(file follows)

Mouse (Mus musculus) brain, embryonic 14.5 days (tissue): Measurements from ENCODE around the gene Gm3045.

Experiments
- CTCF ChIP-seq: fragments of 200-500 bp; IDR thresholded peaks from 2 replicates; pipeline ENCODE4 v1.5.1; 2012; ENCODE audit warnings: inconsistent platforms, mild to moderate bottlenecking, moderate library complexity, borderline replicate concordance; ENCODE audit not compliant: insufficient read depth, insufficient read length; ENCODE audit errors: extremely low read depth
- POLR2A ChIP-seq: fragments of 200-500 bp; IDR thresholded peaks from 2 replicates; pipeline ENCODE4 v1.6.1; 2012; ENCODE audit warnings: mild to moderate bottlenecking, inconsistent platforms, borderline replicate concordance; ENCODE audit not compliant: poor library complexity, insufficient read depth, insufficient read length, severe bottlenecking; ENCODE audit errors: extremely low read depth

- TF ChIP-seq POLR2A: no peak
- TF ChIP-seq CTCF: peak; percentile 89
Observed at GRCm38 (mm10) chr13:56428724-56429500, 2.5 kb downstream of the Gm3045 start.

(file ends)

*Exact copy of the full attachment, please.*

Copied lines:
Mouse (Mus musculus) brain, embryonic 14.5 days (tissue): Measurements from ENCODE around the gene Gm3045.

Experiments
- CTCF ChIP-seq: fragments of 200-500 bp; IDR thresholded peaks from 2 replicates; pipeline ENCODE4 v1.5.1; 2012; ENCODE audit warnings: inconsistent platforms, mild to moderate bottlenecking, moderate library complexity, borderline replicate concordance; ENCODE audit not compliant: insufficient read depth, insufficient read length; ENCODE audit errors: extremely low read depth
- POLR2A ChIP-seq: fragments of 200-500 bp; IDR thresholded peaks from 2 replicates; pipeline ENCODE4 v1.6.1; 2012; ENCODE audit warnings: mild to moderate bottlenecking, inconsistent platforms, borderline replicate concordance; ENCODE audit not compliant: poor library complexity, insufficient read depth, insufficient read length, severe bottlenecking; ENCODE audit errors: extremely low read depth

- TF ChIP-seq POLR2A: no peak
- TF ChIP-seq CTCF: peak; percentile 89
Observed at GRCm38 (mm10) chr13:56428724-56429500, 2.5 kb downstream of the Gm3045 start.